Decentralized finance (DeFi) lending protocol bZx was attacked once again last night and lost a little over $8 million due to a faulty code in its smart contracts.
The flawed code allowed an attacker to duplicate assets, or increase their balance of iTokens (interest-bearing tokens of bZx). Hours after noticing the bug, bZx paused minting and burning of iTokens and then unpaused it after a fix that corrected balances for duplications.
The bug allowed the hacker to mint 219,200 LINK tokens (worth about $2.6 million); 4,503 ETH (~$1.6 million); 1,756,351 USDT (~$1.7 million); 1,412,048 USDC (~$1.4 million) and 667,989 DAI (~$680,000). That is $8.1 million in total. bZx said no user funds are at risk as the loss is being covered by its insurance fund.
Marc Thalen, a lead engineer at Bitcoin.com, claims to have initially identified the bug. He said more than $20 million of bZx funds were at risk. Thalen himself tried the exploit out and created a loan using USDC (100 USD). “From this I retrieved iUSDC. I then sent this to myself practically duplicating the funds. I then created a claim for 200 USD,” said Thalen.
bZx co-founder Kyle Kistner told The Block that “it’s difficult to say” how this “critical” bug went unidentified by the protocol’s two audit firms Peckshield and Certik. The firms are preparing internal root cause analyses, said Kistner.
Peckshield said, “one audit cannot guarantee to find all potential issues,” while Certik said, “security is a journey.”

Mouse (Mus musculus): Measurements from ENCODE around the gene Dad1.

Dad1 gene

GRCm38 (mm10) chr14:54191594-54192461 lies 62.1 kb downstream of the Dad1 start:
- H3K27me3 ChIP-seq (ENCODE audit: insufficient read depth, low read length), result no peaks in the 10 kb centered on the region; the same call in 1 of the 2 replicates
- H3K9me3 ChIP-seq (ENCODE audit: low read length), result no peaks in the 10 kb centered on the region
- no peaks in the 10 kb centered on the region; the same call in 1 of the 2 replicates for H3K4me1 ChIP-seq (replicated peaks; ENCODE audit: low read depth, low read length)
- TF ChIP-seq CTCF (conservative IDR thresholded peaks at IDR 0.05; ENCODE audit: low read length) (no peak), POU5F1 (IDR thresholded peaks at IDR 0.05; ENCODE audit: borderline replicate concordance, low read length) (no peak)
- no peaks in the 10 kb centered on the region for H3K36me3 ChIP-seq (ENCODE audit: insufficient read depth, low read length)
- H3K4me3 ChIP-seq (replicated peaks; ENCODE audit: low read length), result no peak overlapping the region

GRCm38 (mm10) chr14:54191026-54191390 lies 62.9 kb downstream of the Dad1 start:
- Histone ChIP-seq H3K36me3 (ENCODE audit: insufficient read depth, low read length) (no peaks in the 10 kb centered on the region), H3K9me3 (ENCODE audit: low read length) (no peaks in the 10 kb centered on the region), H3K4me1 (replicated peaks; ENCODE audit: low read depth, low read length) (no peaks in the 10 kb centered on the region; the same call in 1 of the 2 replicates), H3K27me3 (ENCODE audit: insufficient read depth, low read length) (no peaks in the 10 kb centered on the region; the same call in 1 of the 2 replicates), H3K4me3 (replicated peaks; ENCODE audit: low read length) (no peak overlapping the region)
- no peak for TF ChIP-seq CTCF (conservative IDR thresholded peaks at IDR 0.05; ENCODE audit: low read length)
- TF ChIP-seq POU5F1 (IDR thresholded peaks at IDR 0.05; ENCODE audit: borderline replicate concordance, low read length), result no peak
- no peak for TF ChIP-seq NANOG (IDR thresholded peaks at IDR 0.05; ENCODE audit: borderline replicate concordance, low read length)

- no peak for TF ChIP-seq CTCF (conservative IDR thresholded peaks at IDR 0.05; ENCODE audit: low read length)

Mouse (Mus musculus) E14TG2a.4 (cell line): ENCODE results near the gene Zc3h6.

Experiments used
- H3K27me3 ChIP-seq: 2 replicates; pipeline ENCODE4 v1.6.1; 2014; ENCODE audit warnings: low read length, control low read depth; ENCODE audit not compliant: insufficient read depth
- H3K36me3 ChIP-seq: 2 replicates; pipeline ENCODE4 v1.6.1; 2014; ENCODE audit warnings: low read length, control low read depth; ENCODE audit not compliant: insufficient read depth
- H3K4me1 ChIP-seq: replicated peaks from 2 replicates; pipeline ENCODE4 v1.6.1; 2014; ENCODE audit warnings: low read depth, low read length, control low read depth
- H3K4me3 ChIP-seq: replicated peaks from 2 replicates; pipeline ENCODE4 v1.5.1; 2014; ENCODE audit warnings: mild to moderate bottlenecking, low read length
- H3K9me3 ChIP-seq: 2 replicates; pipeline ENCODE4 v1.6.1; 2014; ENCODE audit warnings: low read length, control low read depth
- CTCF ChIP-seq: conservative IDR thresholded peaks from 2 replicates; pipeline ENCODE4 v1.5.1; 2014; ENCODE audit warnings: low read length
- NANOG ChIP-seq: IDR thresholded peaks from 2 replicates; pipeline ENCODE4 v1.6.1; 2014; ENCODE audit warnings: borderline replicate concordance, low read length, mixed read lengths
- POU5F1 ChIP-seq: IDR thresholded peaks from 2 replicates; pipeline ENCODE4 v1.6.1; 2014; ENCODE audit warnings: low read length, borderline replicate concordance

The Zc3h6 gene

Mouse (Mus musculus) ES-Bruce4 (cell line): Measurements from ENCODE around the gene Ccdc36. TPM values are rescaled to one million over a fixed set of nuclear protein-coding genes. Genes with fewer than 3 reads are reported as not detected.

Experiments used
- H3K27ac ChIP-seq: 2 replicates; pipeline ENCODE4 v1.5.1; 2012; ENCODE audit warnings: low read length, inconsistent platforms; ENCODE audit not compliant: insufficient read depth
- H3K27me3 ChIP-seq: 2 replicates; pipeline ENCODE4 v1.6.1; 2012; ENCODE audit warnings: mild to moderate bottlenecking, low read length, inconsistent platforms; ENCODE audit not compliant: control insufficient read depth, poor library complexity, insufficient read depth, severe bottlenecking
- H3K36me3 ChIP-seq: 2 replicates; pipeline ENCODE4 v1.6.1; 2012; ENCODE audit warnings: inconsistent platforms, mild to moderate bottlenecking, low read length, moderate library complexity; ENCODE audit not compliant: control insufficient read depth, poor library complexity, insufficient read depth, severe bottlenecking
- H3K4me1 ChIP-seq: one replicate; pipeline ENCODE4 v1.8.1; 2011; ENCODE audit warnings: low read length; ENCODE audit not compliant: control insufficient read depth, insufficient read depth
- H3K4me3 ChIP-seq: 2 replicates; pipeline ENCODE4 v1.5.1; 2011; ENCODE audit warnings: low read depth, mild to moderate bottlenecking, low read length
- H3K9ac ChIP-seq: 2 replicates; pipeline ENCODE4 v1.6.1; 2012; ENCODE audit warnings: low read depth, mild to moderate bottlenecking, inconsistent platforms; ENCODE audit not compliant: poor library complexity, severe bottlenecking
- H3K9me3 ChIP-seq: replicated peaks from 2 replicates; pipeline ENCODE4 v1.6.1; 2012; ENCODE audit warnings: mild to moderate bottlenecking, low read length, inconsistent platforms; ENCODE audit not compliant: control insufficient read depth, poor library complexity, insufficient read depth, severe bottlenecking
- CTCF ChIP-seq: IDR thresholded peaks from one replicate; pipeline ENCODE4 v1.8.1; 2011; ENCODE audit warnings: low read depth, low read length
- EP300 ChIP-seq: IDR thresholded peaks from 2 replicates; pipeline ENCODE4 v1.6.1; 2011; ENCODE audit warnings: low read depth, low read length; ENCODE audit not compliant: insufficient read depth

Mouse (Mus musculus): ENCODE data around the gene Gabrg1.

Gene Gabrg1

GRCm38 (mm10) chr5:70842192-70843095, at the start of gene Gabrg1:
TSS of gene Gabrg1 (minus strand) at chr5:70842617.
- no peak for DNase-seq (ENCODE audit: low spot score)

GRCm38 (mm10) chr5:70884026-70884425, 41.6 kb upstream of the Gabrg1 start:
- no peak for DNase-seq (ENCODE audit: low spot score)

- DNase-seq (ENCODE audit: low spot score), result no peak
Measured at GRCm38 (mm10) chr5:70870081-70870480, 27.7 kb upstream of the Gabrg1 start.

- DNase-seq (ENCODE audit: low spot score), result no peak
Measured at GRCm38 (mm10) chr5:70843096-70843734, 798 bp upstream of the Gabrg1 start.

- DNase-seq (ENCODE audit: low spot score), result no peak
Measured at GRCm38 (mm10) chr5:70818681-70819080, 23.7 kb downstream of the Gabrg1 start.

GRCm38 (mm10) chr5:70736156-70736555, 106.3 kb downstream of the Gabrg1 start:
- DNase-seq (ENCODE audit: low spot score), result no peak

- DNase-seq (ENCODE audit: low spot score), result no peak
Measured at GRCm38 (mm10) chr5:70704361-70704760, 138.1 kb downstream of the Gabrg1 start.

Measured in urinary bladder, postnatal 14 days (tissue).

Some industry experts want bZx to halt operations and re-audit its protocol. However, Kistner told The Block that bZx security auditors “did not recommend such a course of action.”
Thalen is expecting a bug bounty from bZx. Kistner told The Block that he will be receiving a bounty of $12,500 — the average of what three panelists suggested, as Thalen reported “an ongoing incident that we had already been investigating.”
This is the third time bZx has been attacked this year. In February, the protocol lost about $945,000 in two attacks.
The latest attack has resulted in a sharp 70% decline in bZx’s total value locked (TVL) to just about $6.3 million. Kistner told The Block that “things change very quickly in this [DeFi] space,” referring to a possible upswing.
When asked how bZx plans to strengthen users’ trust amid attacks, Kistner told The Block: “We want to create products and incentive structures so attractive that users are essentially forced to use us regardless of how they feel about our brand.”